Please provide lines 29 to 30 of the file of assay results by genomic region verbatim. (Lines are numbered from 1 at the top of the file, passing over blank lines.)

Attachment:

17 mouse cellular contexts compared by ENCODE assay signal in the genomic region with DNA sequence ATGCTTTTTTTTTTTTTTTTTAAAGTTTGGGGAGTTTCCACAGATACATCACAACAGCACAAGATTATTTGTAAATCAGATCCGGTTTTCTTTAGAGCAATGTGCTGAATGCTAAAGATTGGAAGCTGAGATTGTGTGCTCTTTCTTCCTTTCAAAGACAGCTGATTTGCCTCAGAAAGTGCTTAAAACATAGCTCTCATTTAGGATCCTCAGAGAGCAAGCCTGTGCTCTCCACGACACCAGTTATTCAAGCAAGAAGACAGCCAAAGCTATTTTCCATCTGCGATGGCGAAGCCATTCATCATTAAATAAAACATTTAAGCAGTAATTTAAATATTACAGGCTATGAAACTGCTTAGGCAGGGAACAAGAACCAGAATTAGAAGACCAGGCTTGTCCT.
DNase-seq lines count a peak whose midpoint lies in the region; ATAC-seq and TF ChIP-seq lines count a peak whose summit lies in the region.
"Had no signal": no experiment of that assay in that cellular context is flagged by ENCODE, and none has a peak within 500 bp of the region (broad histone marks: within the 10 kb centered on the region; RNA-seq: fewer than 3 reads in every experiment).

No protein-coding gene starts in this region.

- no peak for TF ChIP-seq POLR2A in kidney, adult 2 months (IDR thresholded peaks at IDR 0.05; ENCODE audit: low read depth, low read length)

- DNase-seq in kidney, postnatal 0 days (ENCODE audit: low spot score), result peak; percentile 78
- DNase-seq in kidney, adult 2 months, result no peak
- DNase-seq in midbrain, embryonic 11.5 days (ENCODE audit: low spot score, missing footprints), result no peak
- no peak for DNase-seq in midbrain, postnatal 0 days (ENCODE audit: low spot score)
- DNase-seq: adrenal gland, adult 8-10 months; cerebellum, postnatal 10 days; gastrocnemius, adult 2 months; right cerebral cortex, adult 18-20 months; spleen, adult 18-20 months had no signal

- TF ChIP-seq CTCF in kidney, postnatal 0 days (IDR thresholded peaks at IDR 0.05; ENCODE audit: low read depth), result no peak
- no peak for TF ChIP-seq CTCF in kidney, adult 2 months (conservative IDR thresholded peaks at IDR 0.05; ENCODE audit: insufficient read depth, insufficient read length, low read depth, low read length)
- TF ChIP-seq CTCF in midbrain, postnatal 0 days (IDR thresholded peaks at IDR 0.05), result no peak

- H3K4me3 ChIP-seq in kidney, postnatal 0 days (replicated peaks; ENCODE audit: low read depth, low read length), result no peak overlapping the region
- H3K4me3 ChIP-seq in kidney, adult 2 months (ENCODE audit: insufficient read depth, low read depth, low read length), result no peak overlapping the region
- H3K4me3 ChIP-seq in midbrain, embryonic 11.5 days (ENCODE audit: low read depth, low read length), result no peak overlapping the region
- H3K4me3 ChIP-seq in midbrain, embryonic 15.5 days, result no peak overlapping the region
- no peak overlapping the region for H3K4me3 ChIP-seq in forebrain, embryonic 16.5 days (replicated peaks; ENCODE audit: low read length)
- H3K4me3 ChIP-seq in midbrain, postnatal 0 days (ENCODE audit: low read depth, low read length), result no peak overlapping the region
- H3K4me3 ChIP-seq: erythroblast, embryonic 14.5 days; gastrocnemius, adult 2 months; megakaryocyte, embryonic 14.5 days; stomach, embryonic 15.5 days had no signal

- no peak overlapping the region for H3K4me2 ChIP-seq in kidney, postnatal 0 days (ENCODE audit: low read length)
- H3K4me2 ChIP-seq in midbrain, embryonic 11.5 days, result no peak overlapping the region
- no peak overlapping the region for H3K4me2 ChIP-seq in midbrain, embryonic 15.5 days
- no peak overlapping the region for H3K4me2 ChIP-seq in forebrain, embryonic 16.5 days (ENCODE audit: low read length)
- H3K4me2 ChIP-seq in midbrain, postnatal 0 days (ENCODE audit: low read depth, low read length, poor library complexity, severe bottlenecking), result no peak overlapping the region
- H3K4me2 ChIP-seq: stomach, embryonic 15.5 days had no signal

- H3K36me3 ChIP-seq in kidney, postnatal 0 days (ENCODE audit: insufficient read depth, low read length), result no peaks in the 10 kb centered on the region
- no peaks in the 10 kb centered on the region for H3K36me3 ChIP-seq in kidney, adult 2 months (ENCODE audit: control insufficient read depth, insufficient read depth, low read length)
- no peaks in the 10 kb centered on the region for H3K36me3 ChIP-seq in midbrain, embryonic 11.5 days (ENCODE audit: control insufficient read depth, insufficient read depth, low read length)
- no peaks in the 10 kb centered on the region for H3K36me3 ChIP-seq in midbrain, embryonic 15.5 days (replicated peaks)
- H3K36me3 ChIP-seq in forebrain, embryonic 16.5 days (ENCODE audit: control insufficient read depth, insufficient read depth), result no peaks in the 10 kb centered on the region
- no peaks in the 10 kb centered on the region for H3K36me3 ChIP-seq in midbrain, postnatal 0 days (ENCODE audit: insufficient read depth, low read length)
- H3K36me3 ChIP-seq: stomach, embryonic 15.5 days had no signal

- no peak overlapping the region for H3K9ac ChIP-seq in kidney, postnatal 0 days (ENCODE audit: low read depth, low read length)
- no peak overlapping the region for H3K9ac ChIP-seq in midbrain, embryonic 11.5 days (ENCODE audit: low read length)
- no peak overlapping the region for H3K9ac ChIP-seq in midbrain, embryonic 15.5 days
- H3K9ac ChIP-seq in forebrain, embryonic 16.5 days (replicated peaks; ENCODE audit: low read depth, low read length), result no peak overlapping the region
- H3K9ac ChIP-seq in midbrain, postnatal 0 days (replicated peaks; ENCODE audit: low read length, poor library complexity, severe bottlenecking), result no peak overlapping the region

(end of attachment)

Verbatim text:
- no peaks in the 10 kb centered on the region for H3K36me3 ChIP-seq in midbrain, embryonic 11.5 days (ENCODE audit: control insufficient read depth, insufficient read depth, low read length)
- no peaks in the 10 kb centered on the region for H3K36me3 ChIP-seq in midbrain, embryonic 15.5 days (replicated peaks)